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pomenes, Apollo, or Aegeus. (Apollod. iii. 15. § 8; Paus. i. 39. § 5 ; Ov. Met. x. 605 ; Hygin. Fab. 157 ; Steph. Byz. s. v. Meyapa.) He was a brother of Abrote, the wife of Nisus, and the father of Euippus, Timalcus, and Euaechme, to whom Ovid adds a fourth, Hippomenes. (Paus. i. 41. § 4 ; Plut. Quaest. Grace. 16.) According to a Boeotian tradition, Megareus with his army went to the as­ sistance of Nisus, king of Megara, against Minos ; but he fell in battle, and was buried at Megara, which .was called after him, for its previous name had been Nisa. (Apollod. I. c.; Paus. i. 39. § 5, 42. § 1.) According to a Megarian tradition, which discarded the account of an expedition of Minos against Megara, Megareus was the husband of Iphinoe, the daughter of Nisus, and succeeded his father-in-law in the government of Megara, which he left to Alcathous, because his own two sons had died before him. (Paus. i. 39. § 5 ; comp. alcathous.) [L. S.]

MEGARUS (Meyapos), a son of Zeus, by a Sithnian or Megarian nymph. In the Deucalionian flood he is said to have escaped to the summit of Mount Gerania, by following the cries of cranes. (Paus. i. 40. § 1.) [L. S.]

MEGASTHENES (M.eya.aQevns}. 1. A Greek writer, to whom the subsequent Greek writers were chiefly indebted for their accounts of India. Megasthenes was a friend and companion of Seleu-cus Nicator (Clem. Alex. Strom. i. p. 305, d), and was sent by that monarch as ambassador to San-draco ttus, king of the Prasii, whose capital was Pali-bothra, a town, probably, near the confluence of the Ganges and Sone in the neighbourhood of the modern Patna.* (Strab. ii. p. 70, xv. p. 702; Arnan,Anab. v. 6, Ind. 5 ; Plin. ff.N. vi. 17. s. 21.) We know nothing more respecting the personal history of Megasthenes, except the statement of Arrian (Anab. I. c.), that he lived with Sibyrtius, the satrap of Arachosia, who obtained the satrapies 6f Arachosia and - Gedrosia, in b. c. 323. (Diod. xviii. 3.). Whether Megasthenes accompanied Alexander or not in his invasion of India, is quite uncertain. The time at which he was sent to San-dracottus, and the reason for which he was sent, are also equally uncertain. Clinton (Fasti Hell. vol. iii. p. 482, note z) places the embassy a little before b. c. 302, since it was about this time that Seleucus concluded an alliance with Sandracottus ; but it is no where stated that it was through the means of Megasthenes that the alliance was con­cluded ; and as the latter resided some time at the court of Sandracottus, he may have been sent into India at a subsequent period. Since, however, Sandracottus -died in b. c. 288, the mission of Megasthenes must be placed previous to that year. We have more certain information respecting the parts of India which Megasthenes visited. He entered the country through the dis­trict of the Pentapotamia, of the rivers of which he gave a full account (Arrian, Ind. cc. 4, 8, &c.), and proceeded thence, by the royal road to Pali-bothra,. but appears not to have visited any other parts of India. (Comp. Strab. xv. p. 689.) Most modern writers, from the time of Robertson, have supposed, from a passage of Arrian (irQ\\dicis 5e Acyet (M.eyao'Oev'ns") dcfiiKeo'Qai irapa. 2cw/8pa/coTTOj/ *rbv 'IvS&v jSacnAea, Anab. v. 6), that Megasthenes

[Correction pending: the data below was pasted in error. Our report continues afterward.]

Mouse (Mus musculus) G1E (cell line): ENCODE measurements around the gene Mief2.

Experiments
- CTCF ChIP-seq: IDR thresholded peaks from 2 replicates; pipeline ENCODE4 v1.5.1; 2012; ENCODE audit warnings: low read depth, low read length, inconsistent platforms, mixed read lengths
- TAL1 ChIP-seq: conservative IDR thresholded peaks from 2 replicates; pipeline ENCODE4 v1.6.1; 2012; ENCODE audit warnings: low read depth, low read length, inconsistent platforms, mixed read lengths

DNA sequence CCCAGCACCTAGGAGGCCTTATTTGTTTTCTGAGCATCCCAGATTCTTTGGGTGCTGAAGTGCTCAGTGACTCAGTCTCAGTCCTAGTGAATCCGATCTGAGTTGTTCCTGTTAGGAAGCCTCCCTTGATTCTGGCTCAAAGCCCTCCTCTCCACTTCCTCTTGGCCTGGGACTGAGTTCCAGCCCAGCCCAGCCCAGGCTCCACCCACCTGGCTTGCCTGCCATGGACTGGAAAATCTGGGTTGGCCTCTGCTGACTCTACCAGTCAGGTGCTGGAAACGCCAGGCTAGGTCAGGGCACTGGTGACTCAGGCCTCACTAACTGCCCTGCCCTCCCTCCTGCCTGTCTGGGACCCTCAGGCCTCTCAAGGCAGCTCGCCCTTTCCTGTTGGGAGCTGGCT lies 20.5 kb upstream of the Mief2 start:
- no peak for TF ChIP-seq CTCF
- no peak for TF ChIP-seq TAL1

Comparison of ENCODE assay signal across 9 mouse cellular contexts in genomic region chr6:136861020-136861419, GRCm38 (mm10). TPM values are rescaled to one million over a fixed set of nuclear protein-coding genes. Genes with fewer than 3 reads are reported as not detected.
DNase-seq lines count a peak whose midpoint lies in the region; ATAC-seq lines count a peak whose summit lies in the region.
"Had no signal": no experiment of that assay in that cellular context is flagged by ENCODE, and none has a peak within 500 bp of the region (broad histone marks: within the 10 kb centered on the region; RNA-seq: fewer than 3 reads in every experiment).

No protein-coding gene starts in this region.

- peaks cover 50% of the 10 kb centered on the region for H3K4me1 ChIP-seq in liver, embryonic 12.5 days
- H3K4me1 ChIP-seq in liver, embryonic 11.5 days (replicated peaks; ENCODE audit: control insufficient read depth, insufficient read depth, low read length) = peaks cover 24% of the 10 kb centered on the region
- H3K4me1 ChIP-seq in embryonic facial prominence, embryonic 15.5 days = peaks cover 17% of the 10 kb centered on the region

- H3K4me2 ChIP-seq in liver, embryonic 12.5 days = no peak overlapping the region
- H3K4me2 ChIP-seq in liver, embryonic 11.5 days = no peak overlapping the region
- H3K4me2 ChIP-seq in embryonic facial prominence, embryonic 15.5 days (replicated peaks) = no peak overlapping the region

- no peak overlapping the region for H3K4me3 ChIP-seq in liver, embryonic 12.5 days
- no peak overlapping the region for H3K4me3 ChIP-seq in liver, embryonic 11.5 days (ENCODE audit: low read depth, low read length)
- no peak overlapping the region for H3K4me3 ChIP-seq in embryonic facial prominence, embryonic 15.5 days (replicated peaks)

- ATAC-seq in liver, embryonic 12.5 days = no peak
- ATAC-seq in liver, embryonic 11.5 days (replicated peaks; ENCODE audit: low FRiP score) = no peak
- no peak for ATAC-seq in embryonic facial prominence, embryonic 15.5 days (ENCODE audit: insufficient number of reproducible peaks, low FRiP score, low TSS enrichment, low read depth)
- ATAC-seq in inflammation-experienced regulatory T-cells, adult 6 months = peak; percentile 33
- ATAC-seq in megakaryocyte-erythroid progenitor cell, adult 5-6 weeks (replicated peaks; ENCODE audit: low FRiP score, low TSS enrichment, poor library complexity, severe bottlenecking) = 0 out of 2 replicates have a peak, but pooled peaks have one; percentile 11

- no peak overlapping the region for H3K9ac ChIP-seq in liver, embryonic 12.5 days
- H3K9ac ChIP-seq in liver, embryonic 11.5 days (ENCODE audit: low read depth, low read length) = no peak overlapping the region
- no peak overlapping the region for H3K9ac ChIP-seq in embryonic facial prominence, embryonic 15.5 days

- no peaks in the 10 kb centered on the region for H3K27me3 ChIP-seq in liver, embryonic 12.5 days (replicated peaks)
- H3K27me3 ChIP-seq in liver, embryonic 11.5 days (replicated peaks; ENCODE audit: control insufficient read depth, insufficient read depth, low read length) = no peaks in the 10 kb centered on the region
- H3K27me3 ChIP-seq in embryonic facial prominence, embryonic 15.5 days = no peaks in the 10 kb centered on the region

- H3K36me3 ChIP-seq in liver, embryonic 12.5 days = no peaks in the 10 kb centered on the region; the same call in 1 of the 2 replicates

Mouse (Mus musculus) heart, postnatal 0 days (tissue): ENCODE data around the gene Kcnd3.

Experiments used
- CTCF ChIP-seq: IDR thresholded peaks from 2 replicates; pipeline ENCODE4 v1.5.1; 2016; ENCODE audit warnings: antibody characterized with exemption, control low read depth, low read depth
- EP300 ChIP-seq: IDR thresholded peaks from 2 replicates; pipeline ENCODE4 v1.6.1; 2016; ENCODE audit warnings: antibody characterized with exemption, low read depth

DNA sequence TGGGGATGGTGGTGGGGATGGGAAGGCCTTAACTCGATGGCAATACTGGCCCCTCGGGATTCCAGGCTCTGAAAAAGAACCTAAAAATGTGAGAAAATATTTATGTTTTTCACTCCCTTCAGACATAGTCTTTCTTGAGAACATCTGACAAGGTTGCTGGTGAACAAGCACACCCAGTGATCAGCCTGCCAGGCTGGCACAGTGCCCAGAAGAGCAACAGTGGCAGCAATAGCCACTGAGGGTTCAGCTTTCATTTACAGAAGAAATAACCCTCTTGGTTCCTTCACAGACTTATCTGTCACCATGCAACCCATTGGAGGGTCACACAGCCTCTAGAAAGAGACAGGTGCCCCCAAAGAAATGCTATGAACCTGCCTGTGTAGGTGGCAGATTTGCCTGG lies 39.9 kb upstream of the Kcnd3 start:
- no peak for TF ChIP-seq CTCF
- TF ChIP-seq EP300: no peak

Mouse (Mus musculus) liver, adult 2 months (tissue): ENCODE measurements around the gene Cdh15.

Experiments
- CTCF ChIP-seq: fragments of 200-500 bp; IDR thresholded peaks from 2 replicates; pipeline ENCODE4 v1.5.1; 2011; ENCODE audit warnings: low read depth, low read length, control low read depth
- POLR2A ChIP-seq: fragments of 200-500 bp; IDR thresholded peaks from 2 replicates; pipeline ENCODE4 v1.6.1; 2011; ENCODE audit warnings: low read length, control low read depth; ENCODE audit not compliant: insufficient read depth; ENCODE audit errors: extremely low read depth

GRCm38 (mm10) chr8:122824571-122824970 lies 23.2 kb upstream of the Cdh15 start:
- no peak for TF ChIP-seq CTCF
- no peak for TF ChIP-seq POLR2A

* Sandracottus is called Chandragupta in the. Sanscrit writers and his capital Pataliputra;